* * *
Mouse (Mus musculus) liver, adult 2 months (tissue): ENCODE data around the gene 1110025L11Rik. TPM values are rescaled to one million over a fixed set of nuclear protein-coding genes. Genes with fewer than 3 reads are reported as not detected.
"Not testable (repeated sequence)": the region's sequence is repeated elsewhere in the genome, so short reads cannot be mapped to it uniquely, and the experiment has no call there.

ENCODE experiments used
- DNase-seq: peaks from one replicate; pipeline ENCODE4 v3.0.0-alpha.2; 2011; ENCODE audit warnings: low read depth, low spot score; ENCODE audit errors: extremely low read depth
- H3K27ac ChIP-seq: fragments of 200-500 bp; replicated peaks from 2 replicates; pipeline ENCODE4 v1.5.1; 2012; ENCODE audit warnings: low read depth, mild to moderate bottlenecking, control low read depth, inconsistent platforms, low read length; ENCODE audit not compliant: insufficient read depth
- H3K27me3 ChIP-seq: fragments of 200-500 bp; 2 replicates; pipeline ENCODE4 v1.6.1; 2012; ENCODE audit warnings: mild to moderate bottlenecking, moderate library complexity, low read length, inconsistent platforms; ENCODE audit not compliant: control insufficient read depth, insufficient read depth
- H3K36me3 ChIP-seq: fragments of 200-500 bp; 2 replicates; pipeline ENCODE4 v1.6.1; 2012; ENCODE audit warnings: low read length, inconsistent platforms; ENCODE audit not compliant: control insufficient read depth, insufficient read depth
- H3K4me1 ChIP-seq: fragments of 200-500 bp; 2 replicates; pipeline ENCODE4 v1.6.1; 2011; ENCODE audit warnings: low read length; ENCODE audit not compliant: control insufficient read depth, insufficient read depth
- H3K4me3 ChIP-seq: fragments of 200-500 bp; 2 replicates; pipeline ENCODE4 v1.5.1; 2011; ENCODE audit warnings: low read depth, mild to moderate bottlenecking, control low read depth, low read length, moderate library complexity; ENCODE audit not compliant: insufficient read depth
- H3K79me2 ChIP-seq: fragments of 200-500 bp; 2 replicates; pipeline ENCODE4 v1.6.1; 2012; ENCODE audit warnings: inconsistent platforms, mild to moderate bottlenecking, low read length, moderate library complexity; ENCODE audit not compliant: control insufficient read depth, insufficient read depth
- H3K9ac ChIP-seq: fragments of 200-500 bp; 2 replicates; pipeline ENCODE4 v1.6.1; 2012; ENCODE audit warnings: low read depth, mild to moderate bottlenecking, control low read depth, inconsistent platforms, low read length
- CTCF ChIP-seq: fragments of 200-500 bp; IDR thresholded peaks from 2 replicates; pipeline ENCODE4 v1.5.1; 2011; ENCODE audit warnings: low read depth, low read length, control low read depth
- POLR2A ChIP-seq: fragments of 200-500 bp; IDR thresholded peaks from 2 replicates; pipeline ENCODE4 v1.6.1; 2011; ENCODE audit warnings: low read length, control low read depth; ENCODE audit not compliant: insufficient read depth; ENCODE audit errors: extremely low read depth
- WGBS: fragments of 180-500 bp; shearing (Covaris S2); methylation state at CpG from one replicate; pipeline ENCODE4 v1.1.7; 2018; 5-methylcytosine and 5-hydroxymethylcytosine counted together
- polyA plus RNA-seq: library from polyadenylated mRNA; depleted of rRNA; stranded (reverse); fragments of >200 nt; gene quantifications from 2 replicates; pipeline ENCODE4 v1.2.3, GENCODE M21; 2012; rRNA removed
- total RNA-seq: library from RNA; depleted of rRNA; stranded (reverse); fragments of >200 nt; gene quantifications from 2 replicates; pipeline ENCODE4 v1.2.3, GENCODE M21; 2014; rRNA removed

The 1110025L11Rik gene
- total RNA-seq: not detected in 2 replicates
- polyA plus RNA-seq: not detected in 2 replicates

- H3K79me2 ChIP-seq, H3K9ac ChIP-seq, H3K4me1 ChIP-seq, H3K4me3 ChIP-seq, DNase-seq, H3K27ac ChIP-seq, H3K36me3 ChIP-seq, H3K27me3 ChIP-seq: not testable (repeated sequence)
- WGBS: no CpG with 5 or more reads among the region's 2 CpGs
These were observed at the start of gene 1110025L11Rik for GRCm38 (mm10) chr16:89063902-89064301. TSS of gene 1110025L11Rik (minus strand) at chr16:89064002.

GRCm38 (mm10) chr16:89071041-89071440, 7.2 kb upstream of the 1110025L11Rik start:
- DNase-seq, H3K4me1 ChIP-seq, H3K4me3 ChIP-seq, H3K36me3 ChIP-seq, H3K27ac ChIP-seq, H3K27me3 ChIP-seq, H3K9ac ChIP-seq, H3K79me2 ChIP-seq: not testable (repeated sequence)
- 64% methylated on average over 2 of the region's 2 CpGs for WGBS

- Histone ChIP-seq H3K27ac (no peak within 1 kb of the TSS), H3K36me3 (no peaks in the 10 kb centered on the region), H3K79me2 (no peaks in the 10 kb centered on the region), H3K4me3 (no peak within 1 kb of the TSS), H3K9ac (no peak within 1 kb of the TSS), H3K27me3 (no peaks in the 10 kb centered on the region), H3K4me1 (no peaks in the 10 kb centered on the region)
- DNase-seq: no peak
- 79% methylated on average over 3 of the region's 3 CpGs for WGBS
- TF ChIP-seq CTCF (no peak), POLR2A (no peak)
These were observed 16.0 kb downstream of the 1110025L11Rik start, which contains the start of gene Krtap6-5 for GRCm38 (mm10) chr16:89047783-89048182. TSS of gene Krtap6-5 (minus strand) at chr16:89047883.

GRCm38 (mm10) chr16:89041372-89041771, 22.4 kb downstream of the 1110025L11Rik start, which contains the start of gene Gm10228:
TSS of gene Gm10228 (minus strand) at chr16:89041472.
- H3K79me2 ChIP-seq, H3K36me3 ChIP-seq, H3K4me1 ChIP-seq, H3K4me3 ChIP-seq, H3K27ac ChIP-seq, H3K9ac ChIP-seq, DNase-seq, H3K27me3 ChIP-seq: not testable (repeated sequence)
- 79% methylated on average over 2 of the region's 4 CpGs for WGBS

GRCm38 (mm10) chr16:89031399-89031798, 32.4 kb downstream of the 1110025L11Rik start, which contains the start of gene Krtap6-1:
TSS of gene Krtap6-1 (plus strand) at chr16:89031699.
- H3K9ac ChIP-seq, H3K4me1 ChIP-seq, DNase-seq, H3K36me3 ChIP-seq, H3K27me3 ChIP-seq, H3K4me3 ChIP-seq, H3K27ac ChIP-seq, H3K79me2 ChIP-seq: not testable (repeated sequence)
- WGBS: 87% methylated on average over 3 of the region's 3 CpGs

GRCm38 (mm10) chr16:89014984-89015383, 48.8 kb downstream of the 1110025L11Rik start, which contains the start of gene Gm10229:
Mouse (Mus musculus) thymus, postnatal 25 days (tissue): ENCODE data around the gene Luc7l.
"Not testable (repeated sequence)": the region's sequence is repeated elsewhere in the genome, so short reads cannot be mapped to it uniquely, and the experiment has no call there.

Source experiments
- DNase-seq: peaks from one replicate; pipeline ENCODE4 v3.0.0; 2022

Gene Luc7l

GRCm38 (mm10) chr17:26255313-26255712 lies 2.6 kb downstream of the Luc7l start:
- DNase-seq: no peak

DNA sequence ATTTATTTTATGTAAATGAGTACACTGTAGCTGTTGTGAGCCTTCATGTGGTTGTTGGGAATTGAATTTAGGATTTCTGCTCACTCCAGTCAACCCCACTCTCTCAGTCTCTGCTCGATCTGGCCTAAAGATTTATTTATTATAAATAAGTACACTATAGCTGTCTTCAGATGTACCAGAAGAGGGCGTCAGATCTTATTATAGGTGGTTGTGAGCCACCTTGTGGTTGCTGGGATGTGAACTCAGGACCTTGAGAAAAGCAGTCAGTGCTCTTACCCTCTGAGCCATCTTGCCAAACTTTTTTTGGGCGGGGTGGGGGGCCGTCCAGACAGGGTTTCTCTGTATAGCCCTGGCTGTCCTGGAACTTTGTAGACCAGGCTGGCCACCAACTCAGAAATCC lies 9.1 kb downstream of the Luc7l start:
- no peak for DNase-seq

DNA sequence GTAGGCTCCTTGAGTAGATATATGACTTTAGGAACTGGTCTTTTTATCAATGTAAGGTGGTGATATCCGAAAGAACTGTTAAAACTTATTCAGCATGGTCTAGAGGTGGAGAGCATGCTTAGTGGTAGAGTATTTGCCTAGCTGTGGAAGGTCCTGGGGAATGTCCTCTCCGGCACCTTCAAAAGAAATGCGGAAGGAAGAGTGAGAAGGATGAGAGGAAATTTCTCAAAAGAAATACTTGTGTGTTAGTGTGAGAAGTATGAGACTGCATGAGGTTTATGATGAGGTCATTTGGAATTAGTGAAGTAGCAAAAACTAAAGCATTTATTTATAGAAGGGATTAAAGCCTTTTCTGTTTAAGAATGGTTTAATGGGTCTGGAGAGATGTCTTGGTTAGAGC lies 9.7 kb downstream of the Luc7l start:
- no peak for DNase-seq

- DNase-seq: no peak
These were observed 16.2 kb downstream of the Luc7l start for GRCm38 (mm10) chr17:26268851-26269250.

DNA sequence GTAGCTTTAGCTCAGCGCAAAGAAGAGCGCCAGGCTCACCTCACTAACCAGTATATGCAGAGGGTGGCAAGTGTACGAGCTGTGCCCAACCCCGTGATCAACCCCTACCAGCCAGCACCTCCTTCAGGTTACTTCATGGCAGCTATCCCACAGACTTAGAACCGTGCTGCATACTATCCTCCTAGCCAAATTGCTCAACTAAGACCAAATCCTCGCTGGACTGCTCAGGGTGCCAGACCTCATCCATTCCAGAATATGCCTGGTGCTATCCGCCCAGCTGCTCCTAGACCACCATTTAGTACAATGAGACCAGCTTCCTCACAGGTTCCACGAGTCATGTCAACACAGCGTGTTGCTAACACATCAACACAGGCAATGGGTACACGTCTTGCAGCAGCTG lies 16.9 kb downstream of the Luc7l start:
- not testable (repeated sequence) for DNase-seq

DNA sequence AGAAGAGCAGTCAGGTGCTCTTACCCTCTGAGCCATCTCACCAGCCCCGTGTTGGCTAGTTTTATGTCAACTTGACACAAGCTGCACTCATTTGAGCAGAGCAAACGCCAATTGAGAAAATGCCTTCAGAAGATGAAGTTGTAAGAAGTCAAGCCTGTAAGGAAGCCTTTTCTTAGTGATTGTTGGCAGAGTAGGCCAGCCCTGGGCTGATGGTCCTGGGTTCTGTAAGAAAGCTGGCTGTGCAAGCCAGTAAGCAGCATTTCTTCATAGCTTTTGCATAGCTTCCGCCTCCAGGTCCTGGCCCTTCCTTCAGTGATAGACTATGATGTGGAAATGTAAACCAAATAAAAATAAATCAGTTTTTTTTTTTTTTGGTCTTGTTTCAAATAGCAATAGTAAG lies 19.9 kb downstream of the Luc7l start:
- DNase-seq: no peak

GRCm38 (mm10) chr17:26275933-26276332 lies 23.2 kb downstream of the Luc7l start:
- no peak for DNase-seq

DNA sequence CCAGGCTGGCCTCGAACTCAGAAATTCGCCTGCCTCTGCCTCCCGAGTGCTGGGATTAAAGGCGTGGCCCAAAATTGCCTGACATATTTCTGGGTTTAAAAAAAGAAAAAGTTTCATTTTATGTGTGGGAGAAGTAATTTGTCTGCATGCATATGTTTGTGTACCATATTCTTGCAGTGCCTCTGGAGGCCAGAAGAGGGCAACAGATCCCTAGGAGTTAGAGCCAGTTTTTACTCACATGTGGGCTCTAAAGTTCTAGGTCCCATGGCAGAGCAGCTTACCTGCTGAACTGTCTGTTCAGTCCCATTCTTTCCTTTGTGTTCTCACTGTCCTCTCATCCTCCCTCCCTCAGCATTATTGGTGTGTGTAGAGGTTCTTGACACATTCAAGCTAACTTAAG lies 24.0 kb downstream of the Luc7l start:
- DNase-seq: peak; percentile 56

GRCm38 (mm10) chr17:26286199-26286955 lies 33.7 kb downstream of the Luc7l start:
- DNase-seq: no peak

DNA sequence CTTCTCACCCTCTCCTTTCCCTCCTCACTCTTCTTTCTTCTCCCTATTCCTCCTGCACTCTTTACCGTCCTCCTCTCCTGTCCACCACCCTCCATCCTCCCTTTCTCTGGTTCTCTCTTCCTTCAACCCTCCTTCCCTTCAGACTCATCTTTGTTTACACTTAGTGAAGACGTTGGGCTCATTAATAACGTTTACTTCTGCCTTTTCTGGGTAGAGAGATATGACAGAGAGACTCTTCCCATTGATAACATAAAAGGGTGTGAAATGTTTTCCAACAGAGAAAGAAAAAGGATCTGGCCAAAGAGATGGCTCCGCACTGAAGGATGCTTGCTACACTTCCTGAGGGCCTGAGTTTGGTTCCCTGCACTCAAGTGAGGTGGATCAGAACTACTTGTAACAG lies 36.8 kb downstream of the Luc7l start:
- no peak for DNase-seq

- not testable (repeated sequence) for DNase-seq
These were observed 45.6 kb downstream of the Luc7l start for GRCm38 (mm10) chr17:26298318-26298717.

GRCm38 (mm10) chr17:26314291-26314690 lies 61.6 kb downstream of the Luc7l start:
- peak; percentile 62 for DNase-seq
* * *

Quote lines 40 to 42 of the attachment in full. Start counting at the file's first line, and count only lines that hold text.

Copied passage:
Mouse (Mus musculus) thymus, postnatal 25 days (tissue): ENCODE data around the gene Luc7l.
"Not testable (repeated sequence)": the region's sequence is repeated elsewhere in the genome, so short reads cannot be mapped to it uniquely, and the experiment has no call there.

Source experiments